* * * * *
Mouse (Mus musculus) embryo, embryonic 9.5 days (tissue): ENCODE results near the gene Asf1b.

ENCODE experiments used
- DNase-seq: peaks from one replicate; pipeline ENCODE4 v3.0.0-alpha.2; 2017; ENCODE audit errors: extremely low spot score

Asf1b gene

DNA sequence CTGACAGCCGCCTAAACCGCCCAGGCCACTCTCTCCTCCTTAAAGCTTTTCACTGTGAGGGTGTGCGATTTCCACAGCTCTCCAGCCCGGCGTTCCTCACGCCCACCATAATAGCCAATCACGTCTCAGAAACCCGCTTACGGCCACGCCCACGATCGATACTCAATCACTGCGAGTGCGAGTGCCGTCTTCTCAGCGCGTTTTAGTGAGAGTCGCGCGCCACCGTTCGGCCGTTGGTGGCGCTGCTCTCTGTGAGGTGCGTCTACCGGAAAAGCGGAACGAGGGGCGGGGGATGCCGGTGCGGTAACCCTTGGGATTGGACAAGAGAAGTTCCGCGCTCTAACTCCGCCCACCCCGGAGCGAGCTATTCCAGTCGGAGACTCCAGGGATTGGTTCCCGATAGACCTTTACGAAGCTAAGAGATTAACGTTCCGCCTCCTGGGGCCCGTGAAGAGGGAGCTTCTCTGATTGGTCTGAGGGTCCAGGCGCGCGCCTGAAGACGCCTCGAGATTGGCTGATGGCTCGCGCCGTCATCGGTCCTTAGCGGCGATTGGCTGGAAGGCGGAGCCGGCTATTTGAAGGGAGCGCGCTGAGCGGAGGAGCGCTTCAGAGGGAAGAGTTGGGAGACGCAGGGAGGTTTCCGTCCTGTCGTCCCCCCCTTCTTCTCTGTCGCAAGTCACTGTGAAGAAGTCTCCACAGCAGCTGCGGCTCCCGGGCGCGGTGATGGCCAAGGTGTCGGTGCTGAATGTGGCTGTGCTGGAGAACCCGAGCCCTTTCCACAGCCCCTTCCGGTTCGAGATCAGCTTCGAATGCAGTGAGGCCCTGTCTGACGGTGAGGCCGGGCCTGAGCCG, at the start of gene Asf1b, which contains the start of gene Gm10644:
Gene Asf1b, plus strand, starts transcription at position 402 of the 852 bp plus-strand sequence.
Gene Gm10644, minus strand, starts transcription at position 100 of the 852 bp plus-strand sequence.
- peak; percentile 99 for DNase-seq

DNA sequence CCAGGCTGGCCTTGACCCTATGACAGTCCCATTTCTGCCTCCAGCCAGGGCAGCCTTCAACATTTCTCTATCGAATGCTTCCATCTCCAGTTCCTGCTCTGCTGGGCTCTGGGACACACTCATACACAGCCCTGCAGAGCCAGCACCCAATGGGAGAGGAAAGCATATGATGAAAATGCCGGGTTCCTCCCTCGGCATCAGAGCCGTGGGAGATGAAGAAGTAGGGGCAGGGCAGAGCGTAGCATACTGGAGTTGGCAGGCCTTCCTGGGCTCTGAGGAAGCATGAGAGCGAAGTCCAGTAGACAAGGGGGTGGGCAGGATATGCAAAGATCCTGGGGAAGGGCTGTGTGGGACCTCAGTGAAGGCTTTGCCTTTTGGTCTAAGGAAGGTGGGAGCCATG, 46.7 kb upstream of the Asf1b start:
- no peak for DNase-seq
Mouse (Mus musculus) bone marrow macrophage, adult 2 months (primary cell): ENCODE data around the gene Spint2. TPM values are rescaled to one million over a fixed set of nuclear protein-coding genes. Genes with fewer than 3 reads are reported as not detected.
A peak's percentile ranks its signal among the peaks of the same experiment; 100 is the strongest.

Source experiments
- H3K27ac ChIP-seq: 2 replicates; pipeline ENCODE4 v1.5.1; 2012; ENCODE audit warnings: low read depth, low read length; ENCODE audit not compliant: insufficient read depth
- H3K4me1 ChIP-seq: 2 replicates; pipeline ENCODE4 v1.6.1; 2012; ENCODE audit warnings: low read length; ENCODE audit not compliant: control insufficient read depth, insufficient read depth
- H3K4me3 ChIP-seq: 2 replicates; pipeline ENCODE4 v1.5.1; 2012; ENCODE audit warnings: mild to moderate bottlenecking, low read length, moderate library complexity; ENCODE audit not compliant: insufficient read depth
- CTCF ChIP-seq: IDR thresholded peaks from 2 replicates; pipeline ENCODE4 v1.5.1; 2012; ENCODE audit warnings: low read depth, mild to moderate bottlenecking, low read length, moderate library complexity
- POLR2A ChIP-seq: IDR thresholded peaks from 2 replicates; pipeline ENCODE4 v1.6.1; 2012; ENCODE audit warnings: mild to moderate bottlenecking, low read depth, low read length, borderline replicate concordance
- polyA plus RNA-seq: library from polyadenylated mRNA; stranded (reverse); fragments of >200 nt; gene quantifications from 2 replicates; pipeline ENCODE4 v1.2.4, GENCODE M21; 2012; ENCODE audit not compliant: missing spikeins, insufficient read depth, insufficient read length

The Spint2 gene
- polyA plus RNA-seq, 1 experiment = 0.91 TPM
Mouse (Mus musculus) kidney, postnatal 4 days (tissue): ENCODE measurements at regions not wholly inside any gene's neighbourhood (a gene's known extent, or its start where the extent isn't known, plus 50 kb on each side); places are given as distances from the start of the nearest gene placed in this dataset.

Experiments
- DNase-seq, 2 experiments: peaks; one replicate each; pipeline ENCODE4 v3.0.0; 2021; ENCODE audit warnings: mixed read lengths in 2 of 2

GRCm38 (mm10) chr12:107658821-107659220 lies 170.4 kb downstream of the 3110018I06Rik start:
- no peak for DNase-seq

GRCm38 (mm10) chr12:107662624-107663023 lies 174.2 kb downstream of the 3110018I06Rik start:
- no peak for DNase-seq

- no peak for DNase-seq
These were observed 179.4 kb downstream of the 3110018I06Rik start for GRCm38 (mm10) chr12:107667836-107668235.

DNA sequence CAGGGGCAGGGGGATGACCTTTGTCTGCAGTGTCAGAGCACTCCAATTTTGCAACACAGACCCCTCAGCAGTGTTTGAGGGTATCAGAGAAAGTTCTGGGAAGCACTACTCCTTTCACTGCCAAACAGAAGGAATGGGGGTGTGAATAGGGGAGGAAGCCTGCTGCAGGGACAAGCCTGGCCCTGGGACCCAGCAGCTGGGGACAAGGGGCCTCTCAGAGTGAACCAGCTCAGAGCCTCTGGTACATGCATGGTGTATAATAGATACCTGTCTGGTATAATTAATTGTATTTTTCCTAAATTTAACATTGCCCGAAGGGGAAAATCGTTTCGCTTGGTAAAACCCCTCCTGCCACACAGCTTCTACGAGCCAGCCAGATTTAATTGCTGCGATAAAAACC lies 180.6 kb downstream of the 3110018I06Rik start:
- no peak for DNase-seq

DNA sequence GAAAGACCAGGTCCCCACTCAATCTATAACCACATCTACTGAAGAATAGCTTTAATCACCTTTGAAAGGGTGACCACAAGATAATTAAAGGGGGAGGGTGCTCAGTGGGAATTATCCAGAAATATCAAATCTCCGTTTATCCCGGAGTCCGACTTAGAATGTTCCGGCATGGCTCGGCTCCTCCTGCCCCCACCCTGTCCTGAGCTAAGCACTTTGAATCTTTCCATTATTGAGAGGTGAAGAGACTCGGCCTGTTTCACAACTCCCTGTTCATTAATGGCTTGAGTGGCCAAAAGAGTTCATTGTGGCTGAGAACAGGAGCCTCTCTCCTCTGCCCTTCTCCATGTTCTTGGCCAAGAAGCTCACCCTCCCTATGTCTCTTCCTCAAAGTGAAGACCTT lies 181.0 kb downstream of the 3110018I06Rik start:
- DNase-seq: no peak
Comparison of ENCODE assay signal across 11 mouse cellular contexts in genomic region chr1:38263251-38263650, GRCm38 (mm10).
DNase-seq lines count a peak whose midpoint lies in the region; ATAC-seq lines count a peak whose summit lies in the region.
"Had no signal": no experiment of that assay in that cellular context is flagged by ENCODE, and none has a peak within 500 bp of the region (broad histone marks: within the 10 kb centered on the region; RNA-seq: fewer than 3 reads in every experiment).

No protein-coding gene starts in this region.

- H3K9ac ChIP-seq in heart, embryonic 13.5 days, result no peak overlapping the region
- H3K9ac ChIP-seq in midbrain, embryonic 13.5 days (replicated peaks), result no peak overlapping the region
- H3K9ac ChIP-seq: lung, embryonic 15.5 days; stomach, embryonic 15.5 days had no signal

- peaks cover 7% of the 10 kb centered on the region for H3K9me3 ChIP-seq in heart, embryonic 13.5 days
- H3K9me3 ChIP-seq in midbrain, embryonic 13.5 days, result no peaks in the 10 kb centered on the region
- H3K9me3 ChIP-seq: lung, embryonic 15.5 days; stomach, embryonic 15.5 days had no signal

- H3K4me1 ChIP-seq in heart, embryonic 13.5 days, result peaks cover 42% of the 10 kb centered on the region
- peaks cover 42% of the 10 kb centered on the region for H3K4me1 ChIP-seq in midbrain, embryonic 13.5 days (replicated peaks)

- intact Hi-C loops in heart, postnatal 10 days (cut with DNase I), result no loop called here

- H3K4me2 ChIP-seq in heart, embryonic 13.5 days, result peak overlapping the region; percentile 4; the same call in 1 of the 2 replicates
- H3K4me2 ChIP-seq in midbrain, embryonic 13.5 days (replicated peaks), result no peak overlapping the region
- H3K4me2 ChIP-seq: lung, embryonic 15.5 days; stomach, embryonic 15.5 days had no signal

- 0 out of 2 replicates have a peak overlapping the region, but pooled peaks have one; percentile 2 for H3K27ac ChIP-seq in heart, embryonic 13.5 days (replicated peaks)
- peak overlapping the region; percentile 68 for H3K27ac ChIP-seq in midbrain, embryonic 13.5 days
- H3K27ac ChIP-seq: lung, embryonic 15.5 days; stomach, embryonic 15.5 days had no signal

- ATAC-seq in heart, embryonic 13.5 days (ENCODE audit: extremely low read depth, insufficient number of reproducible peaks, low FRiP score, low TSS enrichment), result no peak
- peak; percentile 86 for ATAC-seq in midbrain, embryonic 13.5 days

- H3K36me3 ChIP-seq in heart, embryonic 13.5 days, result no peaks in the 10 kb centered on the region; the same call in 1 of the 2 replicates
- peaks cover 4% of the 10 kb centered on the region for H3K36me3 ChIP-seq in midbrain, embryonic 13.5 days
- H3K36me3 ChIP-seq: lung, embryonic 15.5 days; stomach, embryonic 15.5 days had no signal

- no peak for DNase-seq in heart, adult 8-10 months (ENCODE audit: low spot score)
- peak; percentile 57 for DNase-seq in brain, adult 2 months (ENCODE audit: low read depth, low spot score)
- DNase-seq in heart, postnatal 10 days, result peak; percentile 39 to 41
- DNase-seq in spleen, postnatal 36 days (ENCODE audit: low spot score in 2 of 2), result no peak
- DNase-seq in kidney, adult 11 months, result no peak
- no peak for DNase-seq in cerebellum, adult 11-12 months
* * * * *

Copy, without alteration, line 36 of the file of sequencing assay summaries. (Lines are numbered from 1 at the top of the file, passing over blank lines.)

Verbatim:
DNase-seq lines count a peak whose midpoint lies in the region; ATAC-seq lines count a peak whose summit lies in the region.